Ichi-no-miya(First Shrine) : Onamuchi-no-mikoto(“Daikoku-sama”)
Ni-no-miya(Second Shrine) : Sukunahikona-no-mikoto(“Ebisu-sama”)
San-no-miya(Third Shrine) : Taira no Masakado-no-mikoto(“Masakado-sama”)
Kanda Shrine is formally known as Kanda Jinja but is also more popular called Kanda Myojin.
The deities enshrined are the guardian deities for 108 Tokyo neighborhoods, including Kanda, Nihombashi, Akihabara, Ohte-Marunouchi, the Old Kanda Market and the Tsukiji Fish Market.
Prayers to the deities enshrined at Kanda Myojin are particularly efficacious for family happiness, marriage, prosperity and success in business, recovery from illness and protection against accidents and disasters, among many other things.
Kanda Myojin was founded in 730(the 2nd year of the Tmpyo era, or Tempyo 2).
With its almost 1,300 years of history, the shrine is one of the oldest in Tokyo.
Originally, it was located near the Masakado-zuka(MasakadoTomb) in present-day Chiyoda-ku, not far from the Imperial Palace.
In 1309 (Enkei 2), Taira no Masakado (903-940), a famous warrior hero of Eastern Japan, was enshrined at Kanda Myojin.
In 1603(Keicho 8), when Shogun Tokugawa Ieyasu established his government in Edo(now Tokyo) and rebuilt Edo Castle on a larger scale, the shogunate moved Kanda Shrine to its present site in order to guard against misfortune entering the castle from the inauspicious Omote Kimon(demon gate) direction.
Throughout the Edo period, many people both in the government and among the general public honored the shrine as the Tutelary Shrine of All Edo.
During the Meiji period(1868-1912),Kanda Myojin was named one of the ten shrines in Tokyo to which an Imperial emissary was sent on the occasion of festivals and was officially regarded as the guardian of the City of Tokyo and the Imperial Palace.
In 1874, another deity, Sukunahiko-no-mikoto, who was originally worshipped at Oharai Isosaki Shrine in Ibaraki Prefecture, was enshrined as the second guardian deity of Kanda Myojin.
It was also in this year that Emperor Meiji paid a personal visit to the shrine.
Following the destruction of the shrine complex in the Great Kanto Erthquake of 1923, the shrine buildings were rebuilt in Gongen style, but instead of the traditional wood, reinforced concrete was used, an innovation in shrine-construction methods.
The fire bombing of Tokyo in 1945 nearly destroyed the Kanda and Nihombashi areas, but the shrine buildings survived with only minimal damage.
After the war, the Zuishin Gate and other structures were rebuilt, restoring the shrine to its Edo-period grandeur as one of the most important and scenic shrines of Tokyo.
In 1995, as part of the Heisei Grand Restoration Project, the shrine buildings were thoroughly refurbished and a new museum was added to the complex.
In 2005, further renovation work was carried out, and the new Ho-ou-den(Phenix Hall) and Soreisha(Shrine for Ancestral Spirits) were built.
The Kanda Shrine complex has been designated a National Cultural Property.
The buildings are constructed in the Gongen style of reinforced concrete painted with vermilion lacquer.
The Zuishin Gate is built entirely of hinoki cypress in the Irimoya style.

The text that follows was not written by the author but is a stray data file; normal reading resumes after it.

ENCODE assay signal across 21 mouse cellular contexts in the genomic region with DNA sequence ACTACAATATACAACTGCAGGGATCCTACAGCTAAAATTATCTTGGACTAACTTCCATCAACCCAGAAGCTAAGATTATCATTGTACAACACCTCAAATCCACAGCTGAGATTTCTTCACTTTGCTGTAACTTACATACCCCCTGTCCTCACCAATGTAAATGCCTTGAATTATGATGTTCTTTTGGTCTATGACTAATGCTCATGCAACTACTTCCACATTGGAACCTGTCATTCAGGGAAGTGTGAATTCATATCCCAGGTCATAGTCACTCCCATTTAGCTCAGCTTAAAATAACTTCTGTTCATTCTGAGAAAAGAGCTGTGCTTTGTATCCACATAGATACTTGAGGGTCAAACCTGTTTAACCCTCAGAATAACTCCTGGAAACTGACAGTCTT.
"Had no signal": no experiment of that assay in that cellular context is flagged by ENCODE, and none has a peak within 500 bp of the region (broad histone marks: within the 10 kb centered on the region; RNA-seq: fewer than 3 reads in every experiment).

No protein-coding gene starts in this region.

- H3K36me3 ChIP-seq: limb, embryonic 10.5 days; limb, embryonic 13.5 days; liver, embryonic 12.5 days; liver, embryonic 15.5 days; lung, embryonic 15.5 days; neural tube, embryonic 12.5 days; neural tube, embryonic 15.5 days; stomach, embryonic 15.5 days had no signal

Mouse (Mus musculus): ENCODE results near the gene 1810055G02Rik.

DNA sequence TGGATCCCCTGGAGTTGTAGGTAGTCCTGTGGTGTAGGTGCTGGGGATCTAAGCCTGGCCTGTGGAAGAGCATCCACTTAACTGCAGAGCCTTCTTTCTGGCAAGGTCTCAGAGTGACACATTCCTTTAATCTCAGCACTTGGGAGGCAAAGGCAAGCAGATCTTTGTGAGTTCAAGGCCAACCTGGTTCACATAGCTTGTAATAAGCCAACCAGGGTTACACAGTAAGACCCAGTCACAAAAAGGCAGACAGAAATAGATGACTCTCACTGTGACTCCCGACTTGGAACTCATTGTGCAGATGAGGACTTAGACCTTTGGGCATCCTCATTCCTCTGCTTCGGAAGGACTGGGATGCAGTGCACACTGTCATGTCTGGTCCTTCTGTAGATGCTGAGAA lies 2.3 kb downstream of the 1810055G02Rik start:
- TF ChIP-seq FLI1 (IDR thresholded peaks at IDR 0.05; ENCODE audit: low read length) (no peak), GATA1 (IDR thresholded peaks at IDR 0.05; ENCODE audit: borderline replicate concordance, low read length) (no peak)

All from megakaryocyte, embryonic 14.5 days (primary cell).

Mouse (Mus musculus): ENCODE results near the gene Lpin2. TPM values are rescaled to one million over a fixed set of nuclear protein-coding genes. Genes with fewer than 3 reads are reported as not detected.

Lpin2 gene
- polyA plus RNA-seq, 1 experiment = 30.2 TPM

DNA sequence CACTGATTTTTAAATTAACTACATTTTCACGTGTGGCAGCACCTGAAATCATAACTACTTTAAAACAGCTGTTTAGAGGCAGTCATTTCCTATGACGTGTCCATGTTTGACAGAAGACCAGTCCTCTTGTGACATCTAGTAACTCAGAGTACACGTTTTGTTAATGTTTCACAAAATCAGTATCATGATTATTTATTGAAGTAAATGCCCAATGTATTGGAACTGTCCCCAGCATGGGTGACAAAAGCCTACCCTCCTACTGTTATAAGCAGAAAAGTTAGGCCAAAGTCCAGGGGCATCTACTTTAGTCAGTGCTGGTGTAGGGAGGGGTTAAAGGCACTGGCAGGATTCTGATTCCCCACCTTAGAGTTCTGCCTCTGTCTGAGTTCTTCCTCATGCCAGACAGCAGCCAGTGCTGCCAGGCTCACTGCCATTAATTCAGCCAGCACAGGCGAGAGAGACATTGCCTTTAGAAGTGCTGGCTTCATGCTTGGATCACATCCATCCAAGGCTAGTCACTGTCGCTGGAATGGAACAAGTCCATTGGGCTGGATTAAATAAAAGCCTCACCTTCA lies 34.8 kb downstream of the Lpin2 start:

Decorating the gate are carved wooden reliefs depicting such subjects as the legend of the white rabbit of Inaba, the four mythical creatures of the four directions, and a tethered horse, which was Taira no Masakado’s family emblem.
The Ho-ou-den is a multifunctional hall where talismans can be obtained and worshipers can rest their feet or wait for friends.
The Myojin Kaikan(the shrine hall) is used for various types of gatherings, including wedding receptions for couples who have been married at the shrine.
The Shiryokan(the Shrine Museum) exhibits important artifacts related to the history of Edo culture and the Kanda Festival.
Within the shrine precincts are many sculptures, including images of Daikoku-sama(the largest stone sculpture of Daikoku-sama in Japan) and Ebisu-sama coming ashore amid waves, and also cultural properties such as the Shishi-yama(Lions on the cliff), the Tensui-oke(the Tensui pail) and other monuments.
The Kanda Matsuri is one of the three most famous festivals in Japan and also one of the three great festivals of Edo.
During the Edo period, the Kanda Matsuri was supported by both the government and the people of Edo and thus became known as the Edo Tenka Matsuri(the Edo Grand Festival) and Goyo Matsuri(Government-Authorized Festival).
During the festival, elaborately decorated floats and parades of costumed townspeople came from the Kanda and Nihombashi neighborhoods toEdo Castle, where they were permitted to enter the palace grounds to entertain the shogun.
Today the Kanda Matsuri is held once every two years in May.
It consists of two main events.
During the Jinkosai(Deity Parade Festival), the shrines’s own horen(imperial palanquins) and mikoshi(portable shrines) are paraded through the streets of the 108 neighborhoods that regard Kanda Myojin as their tutelary shrine.
Then during the Mikoshi-miyairi, the machi-mikoshi –mikoshi belonging to individual neighborhood associations- are carried through their respective neighborhoods and on to Knada Shrine in a glorious pageant of color, movement, noise, and evergy, to be purified and blessed by the deities of the shrine.
In alternate years when the full Kanda Matsuri is not held, one of Kanda Shrine’s grand mikoshi is also carried through the neighborhood on the shoulders of hundreds of people with a lot of cheers and enthusiasm.